Aussie-first announced for 2024 Bathurst 12 Hour

23 Aug
Full Course Yellow system implemented for 2024 race
4 mins by James Pavey

An Australian-first ‘Full Course Yellow’ system will be implemented at the 2024 Bathurst 12 Hour next February.

It’s part of a series of new innovations put in place by the event, with information now available for prospective teams and drivers with entries now open for the race.

Designed to give Race Control another tool to aid recoveries and safely manage on-track incidents during the race, the new Full Course Yellow (FCY) system will see all cars required to slow to 80 km/hr on the instruction of Race Control, potentially reducing the use of the Safety Car.

Cars must slow to the 80km/h benchmark within five seconds of the yellow flags being displayed and proceed at single file – with any car exceeding the FCY speed limit penalised.

Once the issue is resolved, a five second countdown will be given before the FCY period is ended and cars are allowed to resume at racing speed.

Alternatively, a full Safety Car could subsequently be deployed should the situation require it.

The pit lane will remain open during the Full Course Yellow periods.

The 2023 race saw a record low of five Safety Car interruptions for a total of just 16 of the record 323 completed racing laps.

Other minor changes have been included in the event Sporting and Technical Regulations ahead of the 2024 event.

Pit stop regulations have seen minor changes, with a minimum total pit lane time of 85 seconds now in place for all refuelling or driver change pit stops throughout the race.

Stops that do not include refuelling or driver changes, including tyre-only stops, will not mandate a minimum pit stop time. Other key event regulations, including driver categorisations, class allocations and remain consistent with 2023.

The wave-by system will return in 2024, allowing cars one (1) or more laps behind - following the commencement of the third hour and prior to the final hour of the race - to pass the Safety Car and un-lap themselves.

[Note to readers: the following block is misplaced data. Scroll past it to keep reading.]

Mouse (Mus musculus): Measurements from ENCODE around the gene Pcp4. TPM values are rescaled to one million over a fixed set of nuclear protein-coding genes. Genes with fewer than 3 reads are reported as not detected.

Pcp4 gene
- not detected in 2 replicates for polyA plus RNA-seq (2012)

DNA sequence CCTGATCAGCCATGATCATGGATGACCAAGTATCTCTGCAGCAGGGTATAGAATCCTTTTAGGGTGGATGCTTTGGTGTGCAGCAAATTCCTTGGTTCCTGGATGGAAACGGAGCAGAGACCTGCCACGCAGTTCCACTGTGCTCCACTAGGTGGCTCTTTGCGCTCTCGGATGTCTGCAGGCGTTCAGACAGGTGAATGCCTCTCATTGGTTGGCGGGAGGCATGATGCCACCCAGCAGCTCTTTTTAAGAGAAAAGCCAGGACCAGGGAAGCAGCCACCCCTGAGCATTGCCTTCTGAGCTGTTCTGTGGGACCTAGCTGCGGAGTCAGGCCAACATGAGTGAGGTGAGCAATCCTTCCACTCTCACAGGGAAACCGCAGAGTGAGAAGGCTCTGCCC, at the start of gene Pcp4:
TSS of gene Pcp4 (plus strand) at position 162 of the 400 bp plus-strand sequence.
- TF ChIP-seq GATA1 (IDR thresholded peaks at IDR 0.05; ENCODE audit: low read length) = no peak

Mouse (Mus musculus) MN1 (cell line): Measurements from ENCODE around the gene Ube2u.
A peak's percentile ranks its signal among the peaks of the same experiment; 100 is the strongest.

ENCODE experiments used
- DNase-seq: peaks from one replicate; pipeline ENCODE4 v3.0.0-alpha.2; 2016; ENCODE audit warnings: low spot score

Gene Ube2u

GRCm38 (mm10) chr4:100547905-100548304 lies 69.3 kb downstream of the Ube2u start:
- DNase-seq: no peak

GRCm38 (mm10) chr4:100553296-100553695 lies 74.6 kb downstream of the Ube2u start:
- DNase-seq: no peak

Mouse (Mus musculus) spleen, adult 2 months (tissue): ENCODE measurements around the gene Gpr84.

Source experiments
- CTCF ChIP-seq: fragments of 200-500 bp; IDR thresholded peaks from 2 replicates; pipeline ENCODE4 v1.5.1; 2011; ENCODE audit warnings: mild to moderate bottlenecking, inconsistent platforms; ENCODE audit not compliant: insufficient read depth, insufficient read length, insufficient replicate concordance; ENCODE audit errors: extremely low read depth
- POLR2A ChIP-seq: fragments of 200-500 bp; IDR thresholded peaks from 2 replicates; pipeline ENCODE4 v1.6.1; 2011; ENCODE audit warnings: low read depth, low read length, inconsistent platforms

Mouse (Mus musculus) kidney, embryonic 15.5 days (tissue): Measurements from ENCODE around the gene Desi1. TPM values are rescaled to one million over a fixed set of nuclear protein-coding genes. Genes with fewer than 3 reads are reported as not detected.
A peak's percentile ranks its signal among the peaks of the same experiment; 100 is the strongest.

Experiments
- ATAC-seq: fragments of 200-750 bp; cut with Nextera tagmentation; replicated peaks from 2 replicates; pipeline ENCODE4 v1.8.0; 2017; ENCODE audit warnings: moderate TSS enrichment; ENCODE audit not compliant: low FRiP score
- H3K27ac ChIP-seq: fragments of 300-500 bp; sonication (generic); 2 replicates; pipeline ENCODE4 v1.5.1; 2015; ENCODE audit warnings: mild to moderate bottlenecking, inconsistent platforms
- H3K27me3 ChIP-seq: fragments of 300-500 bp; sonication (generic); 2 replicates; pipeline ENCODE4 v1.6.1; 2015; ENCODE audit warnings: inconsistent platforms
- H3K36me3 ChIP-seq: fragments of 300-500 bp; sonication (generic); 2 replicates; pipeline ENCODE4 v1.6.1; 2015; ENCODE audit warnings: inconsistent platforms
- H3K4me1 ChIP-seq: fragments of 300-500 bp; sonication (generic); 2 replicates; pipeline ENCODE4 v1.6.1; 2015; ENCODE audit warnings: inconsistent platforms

The event has also confirmed the permanent return of the popular Qualifying format implemented in 2022, which sees the top 10 competitors compete for the Allan Simonsen Pole Position Award across a pair of flat-out, 15-minute sessions on Saturday afternoon.

The format was introduced two years ago and utilised again this year - producing a thrilling session that saw Maro Engel set the quickest ever qualifying lap of Mount Panorama as he charged to the Allan Simonsen Pole Award.

The race will again start at 5:45am AEDT and finish 1 lap after 5:43pm that afternoon.

The 2024 Bathurst 12 Hour will be held across the February 16-18 weekend.

Tickets, Camping and Corporate Hospitality tickets are now on sale for the event via bathurst12hour.com.au

“The recent visit to the Crowdstrike 24 Hours of Spa with Motorsport Operations Manager, Paul Martin, gave us the opportunity to observe the FCY process that is used during the race, we had the opportunity to participate in a test of the system to fully understand how we could possibly implement it into the Bathurst 12 Hour event,” Bathurst 12 Hour Event Director Shane Rudzis said.

“The ability to neutralise the field very quickly is important for safety especially at a circuit such as Mount Panorama.

“It’s exciting to announce race paperwork open for the 2024 event. We have already received multiple entries for the event, this is the earliest we have had official entries which indicates very positive signs for a full grid come February next year."

Bathurst 12 Hour Race Director James Taylor added: “This is an important safety innovation that will be very valuable for the team in Race Control, providing us with an opportunity to prepare the appropriate response for any incident.

“We will of course deploy the Safety Car when it is required, allowing us to bunch up the field and complete recoveries and ensure the safety of all our Officials at the event.

"We’re also pleased to confirm the wave-by system will stay in place as well, another important tool at Race Control’s disposal to keep the world-class race as safe as possible.”

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